General Motors wants to sell one million electric vehicles per year in China and the USA by the end of 2025. To do that, it’ll need to have a lot more vehicles than the Chevrolet Bolt and its cadre of Chinese-market platform-mates.
The company is aiming to roll out 20 new electric vehicles by 2023 and, in its recently published 2019 Sustainability Report, the American giant has outlined 13 of these vehicles. These models were revealed to members of the press at the company’s EV Day in March.
GM is rolling out a modular electric vehicle architecture that’ll be used for cars and SUVs. It’s also introducing the BT1 EV platform, designed for large SUVs and pickup trucks.
The company is also developing new battery technology, named Ultium, which it’ll license to other automakers. Honda is one automaker that’s working with GM to use the new technology, which will feature in two upcoming Honda-badged vehicles.
All up, GM aims to allocate US$20 billion (A$28.6 billion) in capital and engineering resources to electric and autonomous vehicle development between now and 2025.
We’ve already seen teasers of the resurrected Hummer, now sitting under the GMC pickup and SUV brand. The GMC Hummer EV pickup truck will use the BT1 platform and produce upwards of 745kW.
GM has confirmed it’ll also have an SUV counterpart that “will be configured as an off-road-capable SUV.”
GM’s already released a teaser image of its upcoming Lyriq SUV, which is due to start production in 2022. It’s sized similarly to the brand’s two-row XT5 SUV, a rival to the Lexus RX.
Cadillac’s electric SUV range will mirror its internal combustion engine SUV range. After the Lyriq, Cadillac will release an EV sized similarly to its Audi Q3-rivalling XT4 and a three-row SUV that’ll likely have a similar footprint to its Volvo XC90-rivalling XT6.
The brand will also release a second three-row SUV that “builds on the DNA of the brand’s highly successful Escalade”. Expect a jumbo-sized, flashy EV SUV, then.
Cadillac’s electric range will be crowned with a “statement vehicle”, the ultra-exclusive, ultra-luxury Celestiq. It’ll be a bespoke, hand-assembled model of which Cadillac will produce around 1.2 examples of each day. Thus far, it’s the only EV passenger car that’s been announced for Cadillac.
GM has announced three additional EVs for its volume brand.
The Bolt EUV will use the current Bolt’s BEV2 architecture, first introduced in 2016. With styling inspired by the Chevrolet Blazer – itself inspired by the Camaro – it’s expected to share elements with the recently revealed, Chinese-exclusive Buick Velite 7 and Chevrolet Menlo (above).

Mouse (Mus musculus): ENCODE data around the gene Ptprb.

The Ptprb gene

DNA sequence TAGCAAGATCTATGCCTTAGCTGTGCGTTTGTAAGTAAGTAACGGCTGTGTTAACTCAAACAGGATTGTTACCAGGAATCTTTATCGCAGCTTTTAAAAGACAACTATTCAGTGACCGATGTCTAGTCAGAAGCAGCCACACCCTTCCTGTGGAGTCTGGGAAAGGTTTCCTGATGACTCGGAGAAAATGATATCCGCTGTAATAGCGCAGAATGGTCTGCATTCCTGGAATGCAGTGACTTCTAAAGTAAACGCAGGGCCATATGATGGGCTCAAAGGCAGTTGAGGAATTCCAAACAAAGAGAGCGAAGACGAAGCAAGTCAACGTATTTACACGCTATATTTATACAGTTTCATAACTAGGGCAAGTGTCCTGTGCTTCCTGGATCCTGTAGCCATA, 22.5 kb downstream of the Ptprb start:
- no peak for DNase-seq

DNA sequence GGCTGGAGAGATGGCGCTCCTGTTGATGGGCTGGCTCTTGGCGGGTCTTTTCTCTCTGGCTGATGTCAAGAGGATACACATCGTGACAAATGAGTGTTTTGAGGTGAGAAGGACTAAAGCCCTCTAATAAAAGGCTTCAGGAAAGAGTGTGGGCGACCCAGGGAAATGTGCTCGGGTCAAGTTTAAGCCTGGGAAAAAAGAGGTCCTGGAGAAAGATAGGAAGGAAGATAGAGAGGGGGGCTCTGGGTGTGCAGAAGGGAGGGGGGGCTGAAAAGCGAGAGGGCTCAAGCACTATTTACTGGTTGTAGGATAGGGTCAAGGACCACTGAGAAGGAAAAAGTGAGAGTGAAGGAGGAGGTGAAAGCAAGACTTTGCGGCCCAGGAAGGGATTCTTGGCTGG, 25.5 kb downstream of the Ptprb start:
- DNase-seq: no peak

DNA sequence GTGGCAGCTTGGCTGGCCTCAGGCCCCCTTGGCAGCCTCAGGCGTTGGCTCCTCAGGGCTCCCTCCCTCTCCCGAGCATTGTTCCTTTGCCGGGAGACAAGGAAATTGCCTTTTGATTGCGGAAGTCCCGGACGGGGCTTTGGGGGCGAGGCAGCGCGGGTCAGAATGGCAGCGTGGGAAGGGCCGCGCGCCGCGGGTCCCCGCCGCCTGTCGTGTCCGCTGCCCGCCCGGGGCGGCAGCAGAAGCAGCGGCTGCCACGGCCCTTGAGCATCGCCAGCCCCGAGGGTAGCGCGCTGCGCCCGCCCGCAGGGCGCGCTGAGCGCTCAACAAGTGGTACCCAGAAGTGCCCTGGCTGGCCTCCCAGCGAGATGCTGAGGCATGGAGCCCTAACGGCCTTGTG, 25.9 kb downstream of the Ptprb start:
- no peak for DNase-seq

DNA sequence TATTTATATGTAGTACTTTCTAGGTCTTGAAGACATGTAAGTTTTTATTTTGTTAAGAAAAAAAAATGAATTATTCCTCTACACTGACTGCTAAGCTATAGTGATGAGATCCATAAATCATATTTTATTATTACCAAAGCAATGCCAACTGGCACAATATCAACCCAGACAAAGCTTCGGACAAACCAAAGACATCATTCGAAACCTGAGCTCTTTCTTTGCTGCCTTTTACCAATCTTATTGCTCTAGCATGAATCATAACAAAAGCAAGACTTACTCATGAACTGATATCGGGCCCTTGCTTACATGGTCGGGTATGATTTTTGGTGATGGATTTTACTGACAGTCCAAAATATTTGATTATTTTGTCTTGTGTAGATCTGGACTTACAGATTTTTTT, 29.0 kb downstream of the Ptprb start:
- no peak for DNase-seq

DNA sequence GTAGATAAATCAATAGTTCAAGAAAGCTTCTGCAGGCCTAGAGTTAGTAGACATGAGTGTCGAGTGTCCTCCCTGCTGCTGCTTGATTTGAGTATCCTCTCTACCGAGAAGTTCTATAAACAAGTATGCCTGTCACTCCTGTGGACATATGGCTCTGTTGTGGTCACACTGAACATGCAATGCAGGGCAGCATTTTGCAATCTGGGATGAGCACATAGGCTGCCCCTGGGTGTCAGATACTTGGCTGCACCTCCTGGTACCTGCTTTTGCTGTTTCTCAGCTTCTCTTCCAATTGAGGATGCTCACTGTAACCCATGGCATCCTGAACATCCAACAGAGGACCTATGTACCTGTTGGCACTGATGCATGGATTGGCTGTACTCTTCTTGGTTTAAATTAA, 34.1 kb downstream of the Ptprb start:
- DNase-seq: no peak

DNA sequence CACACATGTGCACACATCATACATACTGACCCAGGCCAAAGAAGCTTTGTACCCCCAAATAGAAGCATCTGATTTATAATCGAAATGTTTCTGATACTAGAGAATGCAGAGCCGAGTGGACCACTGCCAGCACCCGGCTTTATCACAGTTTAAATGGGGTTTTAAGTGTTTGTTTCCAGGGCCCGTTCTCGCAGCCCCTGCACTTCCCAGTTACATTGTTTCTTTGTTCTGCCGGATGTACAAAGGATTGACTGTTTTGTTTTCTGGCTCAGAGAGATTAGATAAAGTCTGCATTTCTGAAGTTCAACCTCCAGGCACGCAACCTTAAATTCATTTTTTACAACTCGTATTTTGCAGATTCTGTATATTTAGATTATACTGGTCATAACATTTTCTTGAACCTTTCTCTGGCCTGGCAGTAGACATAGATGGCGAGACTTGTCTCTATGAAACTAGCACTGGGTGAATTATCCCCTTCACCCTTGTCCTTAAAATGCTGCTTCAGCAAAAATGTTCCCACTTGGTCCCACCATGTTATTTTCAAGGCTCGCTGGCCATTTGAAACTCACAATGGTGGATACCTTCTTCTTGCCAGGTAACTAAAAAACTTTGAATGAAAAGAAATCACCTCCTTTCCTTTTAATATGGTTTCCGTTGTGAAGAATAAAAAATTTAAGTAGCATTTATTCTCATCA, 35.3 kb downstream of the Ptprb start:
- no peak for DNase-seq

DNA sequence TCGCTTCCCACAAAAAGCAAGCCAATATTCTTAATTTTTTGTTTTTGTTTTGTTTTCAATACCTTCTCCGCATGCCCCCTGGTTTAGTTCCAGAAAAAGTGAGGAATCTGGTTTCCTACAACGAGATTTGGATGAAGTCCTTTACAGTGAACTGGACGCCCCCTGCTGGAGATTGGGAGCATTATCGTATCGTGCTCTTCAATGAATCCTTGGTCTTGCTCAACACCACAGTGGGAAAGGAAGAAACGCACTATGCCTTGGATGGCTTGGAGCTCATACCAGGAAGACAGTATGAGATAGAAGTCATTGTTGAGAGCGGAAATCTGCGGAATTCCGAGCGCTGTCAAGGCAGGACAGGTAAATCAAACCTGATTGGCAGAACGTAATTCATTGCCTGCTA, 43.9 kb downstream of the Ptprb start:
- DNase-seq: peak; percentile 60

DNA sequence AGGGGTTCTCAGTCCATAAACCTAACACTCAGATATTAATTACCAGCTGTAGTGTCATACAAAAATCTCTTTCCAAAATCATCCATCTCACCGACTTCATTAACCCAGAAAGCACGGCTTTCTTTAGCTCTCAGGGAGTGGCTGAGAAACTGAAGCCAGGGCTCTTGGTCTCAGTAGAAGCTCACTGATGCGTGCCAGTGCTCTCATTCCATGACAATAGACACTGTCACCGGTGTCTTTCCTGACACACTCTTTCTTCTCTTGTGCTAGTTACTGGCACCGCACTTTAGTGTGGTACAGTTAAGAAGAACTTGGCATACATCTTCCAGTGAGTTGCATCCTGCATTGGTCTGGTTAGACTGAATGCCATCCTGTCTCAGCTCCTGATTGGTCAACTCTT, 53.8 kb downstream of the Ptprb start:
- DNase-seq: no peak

It’ll be the first product outside of the Cadillac brand to receive GM’s Super Cruise semi-autonomous driving technology.
Sitting above the Bolt EUV will be an electric SUV which GM describes only as “mid-sized”. Translation for Australians: something sized similarly to a Ford Endura.
Chevrolet will also release an electric full-size pickup truck, sized similarly to the Silverado, which promises over 643km of electric range.
GM’s premium brand, which slots between Chevrolet and Cadillac, will receive two electric SUVs. One will feature conventional SUV styling for a more practical interior, while the other will feature more “expressive” proportions.
Before those models arrive, Buick’s Chinese range will be bolstered with the arrival of the Bolt-based Velite 7 (above).
The brand now exclusively sells SUVs in the US market and shares showroom space with the GMC brand. In China, however, it offers a range of passenger cars and SUVs. Last year, GM sold more than four times as many Buicks in China as it did in the US.
Additionally, GM’s Cruise Origin autonomous vehicle will use the new electric vehicle architecture. GM has partnered with Honda to develop this vehicle.
In the report, GM also says, “In the past, EV design placed great importance on differentiating the EV visually from its ICE counterparts. No more.”
“The flexibility of this new platform frees us to proportion vehicles to meet unique brand personas and to design around vehicle and customer segment needs.”
GM released a teaser video earlier this year that shows the various silhouettes of its upcoming EV models. In addition to the distinctive shapes of the GMC Hummer EV and Cruise Origin, there was an outline that looked suspiciously similar to that of the Chevrolet Camaro, plus a hatchback-type silhouette and a rakish one that could be the “expressive” Buick SUV.
GM first made the commitment to release 20 EVs by 2023 back in 2017 and, in the 2019 Sustainability Report, it confirmed the target remains the same.
In 2017, it also released a teaser image of many of its EVs under wraps. While it’s possible some of these product plans have changed since then, you can clearly make out a distinctly Camaro-shaped vehicle.
The rest appear to be SUVs, though there’s an intriguingly low, wedgy wagon-shaped model to the right of the Cruise Origin.
A slide from a presentation delivered by CEO Mary Barra that year lists most of the fleet of SUVs confirmed by GM this year plus a light-commercial vehicle, an “efficient low-roof car” and an “expressive lux-low roof”. The latter is likely the Cadillac Celestiq.
GM isn’t just investing in EVs to help reduce emissions. The company aims to have its factories producing zero waste by 2025, while it’s set 2030 as the target to have all its US factories running on renewable energy.
By the same year, it wants half the content of its vehicles to be made from recycled materials. By 2040, it aims to have all its factories throughout the world running on renewable energy.